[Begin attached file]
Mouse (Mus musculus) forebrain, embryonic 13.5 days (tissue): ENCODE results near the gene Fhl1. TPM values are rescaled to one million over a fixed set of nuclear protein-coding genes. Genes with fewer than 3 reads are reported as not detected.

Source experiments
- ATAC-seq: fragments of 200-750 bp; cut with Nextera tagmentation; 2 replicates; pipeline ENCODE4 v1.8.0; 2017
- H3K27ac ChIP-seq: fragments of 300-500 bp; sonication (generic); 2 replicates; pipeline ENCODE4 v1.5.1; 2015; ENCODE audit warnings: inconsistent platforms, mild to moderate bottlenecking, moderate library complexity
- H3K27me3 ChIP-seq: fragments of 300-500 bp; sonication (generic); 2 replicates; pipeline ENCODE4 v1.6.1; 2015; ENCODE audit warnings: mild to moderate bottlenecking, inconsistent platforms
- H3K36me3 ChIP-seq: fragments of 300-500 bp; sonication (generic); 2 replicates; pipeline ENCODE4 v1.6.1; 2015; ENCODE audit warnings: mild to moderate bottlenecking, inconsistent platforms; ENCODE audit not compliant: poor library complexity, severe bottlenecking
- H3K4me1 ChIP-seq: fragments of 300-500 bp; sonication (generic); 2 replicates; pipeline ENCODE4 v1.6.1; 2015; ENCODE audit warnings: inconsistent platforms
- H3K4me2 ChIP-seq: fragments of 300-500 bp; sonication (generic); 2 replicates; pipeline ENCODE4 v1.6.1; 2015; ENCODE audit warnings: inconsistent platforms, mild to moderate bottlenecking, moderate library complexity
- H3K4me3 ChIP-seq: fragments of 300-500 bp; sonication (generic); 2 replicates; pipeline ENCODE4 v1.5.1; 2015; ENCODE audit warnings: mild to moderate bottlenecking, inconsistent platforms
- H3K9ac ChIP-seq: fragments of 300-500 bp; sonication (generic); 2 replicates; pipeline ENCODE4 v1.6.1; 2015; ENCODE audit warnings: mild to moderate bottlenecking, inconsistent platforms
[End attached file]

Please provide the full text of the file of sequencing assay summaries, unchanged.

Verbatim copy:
Mouse (Mus musculus) forebrain, embryonic 13.5 days (tissue): ENCODE results near the gene Fhl1. TPM values are rescaled to one million over a fixed set of nuclear protein-coding genes. Genes with fewer than 3 reads are reported as not detected.

Source experiments
- ATAC-seq: fragments of 200-750 bp; cut with Nextera tagmentation; 2 replicates; pipeline ENCODE4 v1.8.0; 2017
- H3K27ac ChIP-seq: fragments of 300-500 bp; sonication (generic); 2 replicates; pipeline ENCODE4 v1.5.1; 2015; ENCODE audit warnings: inconsistent platforms, mild to moderate bottlenecking, moderate library complexity
- H3K27me3 ChIP-seq: fragments of 300-500 bp; sonication (generic); 2 replicates; pipeline ENCODE4 v1.6.1; 2015; ENCODE audit warnings: mild to moderate bottlenecking, inconsistent platforms
- H3K36me3 ChIP-seq: fragments of 300-500 bp; sonication (generic); 2 replicates; pipeline ENCODE4 v1.6.1; 2015; ENCODE audit warnings: mild to moderate bottlenecking, inconsistent platforms; ENCODE audit not compliant: poor library complexity, severe bottlenecking
- H3K4me1 ChIP-seq: fragments of 300-500 bp; sonication (generic); 2 replicates; pipeline ENCODE4 v1.6.1; 2015; ENCODE audit warnings: inconsistent platforms
- H3K4me2 ChIP-seq: fragments of 300-500 bp; sonication (generic); 2 replicates; pipeline ENCODE4 v1.6.1; 2015; ENCODE audit warnings: inconsistent platforms, mild to moderate bottlenecking, moderate library complexity
- H3K4me3 ChIP-seq: fragments of 300-500 bp; sonication (generic); 2 replicates; pipeline ENCODE4 v1.5.1; 2015; ENCODE audit warnings: mild to moderate bottlenecking, inconsistent platforms
- H3K9ac ChIP-seq: fragments of 300-500 bp; sonication (generic); 2 replicates; pipeline ENCODE4 v1.6.1; 2015; ENCODE audit warnings: mild to moderate bottlenecking, inconsistent platforms